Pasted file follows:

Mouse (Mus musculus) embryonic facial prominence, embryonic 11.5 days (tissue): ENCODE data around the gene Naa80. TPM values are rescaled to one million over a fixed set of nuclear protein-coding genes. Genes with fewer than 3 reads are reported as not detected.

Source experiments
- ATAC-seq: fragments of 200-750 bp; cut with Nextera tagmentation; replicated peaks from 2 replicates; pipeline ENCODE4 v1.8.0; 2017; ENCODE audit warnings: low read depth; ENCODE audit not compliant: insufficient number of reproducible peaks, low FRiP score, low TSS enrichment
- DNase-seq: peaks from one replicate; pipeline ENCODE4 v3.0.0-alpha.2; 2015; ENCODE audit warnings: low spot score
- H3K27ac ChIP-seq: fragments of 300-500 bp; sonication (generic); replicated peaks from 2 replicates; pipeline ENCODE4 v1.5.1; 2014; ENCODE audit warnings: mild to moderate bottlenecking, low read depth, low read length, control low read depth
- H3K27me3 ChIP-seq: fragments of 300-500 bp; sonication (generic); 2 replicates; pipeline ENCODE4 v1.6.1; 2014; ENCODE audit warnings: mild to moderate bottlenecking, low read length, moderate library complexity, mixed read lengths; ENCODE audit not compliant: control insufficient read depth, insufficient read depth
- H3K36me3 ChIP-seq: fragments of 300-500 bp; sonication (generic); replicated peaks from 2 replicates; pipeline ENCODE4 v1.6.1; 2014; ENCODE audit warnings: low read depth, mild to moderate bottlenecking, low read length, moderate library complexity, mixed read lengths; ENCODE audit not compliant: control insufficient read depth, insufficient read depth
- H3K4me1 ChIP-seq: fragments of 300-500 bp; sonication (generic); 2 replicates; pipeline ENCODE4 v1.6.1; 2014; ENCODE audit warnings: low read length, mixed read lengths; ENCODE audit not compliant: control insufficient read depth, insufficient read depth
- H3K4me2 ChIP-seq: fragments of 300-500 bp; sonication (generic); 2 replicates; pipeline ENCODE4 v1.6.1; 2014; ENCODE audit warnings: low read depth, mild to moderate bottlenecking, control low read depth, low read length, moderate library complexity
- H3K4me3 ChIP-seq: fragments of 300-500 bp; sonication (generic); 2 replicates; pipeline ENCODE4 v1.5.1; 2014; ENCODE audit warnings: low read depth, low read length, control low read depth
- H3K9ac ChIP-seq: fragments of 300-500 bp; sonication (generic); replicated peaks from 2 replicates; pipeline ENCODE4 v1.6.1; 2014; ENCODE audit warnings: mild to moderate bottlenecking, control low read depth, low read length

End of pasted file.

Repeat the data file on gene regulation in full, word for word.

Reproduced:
Mouse (Mus musculus) embryonic facial prominence, embryonic 11.5 days (tissue): ENCODE data around the gene Naa80. TPM values are rescaled to one million over a fixed set of nuclear protein-coding genes. Genes with fewer than 3 reads are reported as not detected.

Source experiments
- ATAC-seq: fragments of 200-750 bp; cut with Nextera tagmentation; replicated peaks from 2 replicates; pipeline ENCODE4 v1.8.0; 2017; ENCODE audit warnings: low read depth; ENCODE audit not compliant: insufficient number of reproducible peaks, low FRiP score, low TSS enrichment
- DNase-seq: peaks from one replicate; pipeline ENCODE4 v3.0.0-alpha.2; 2015; ENCODE audit warnings: low spot score
- H3K27ac ChIP-seq: fragments of 300-500 bp; sonication (generic); replicated peaks from 2 replicates; pipeline ENCODE4 v1.5.1; 2014; ENCODE audit warnings: mild to moderate bottlenecking, low read depth, low read length, control low read depth
- H3K27me3 ChIP-seq: fragments of 300-500 bp; sonication (generic); 2 replicates; pipeline ENCODE4 v1.6.1; 2014; ENCODE audit warnings: mild to moderate bottlenecking, low read length, moderate library complexity, mixed read lengths; ENCODE audit not compliant: control insufficient read depth, insufficient read depth
- H3K36me3 ChIP-seq: fragments of 300-500 bp; sonication (generic); replicated peaks from 2 replicates; pipeline ENCODE4 v1.6.1; 2014; ENCODE audit warnings: low read depth, mild to moderate bottlenecking, low read length, moderate library complexity, mixed read lengths; ENCODE audit not compliant: control insufficient read depth, insufficient read depth
- H3K4me1 ChIP-seq: fragments of 300-500 bp; sonication (generic); 2 replicates; pipeline ENCODE4 v1.6.1; 2014; ENCODE audit warnings: low read length, mixed read lengths; ENCODE audit not compliant: control insufficient read depth, insufficient read depth
- H3K4me2 ChIP-seq: fragments of 300-500 bp; sonication (generic); 2 replicates; pipeline ENCODE4 v1.6.1; 2014; ENCODE audit warnings: low read depth, mild to moderate bottlenecking, control low read depth, low read length, moderate library complexity
- H3K4me3 ChIP-seq: fragments of 300-500 bp; sonication (generic); 2 replicates; pipeline ENCODE4 v1.5.1; 2014; ENCODE audit warnings: low read depth, low read length, control low read depth
- H3K9ac ChIP-seq: fragments of 300-500 bp; sonication (generic); replicated peaks from 2 replicates; pipeline ENCODE4 v1.6.1; 2014; ENCODE audit warnings: mild to moderate bottlenecking, control low read depth, low read length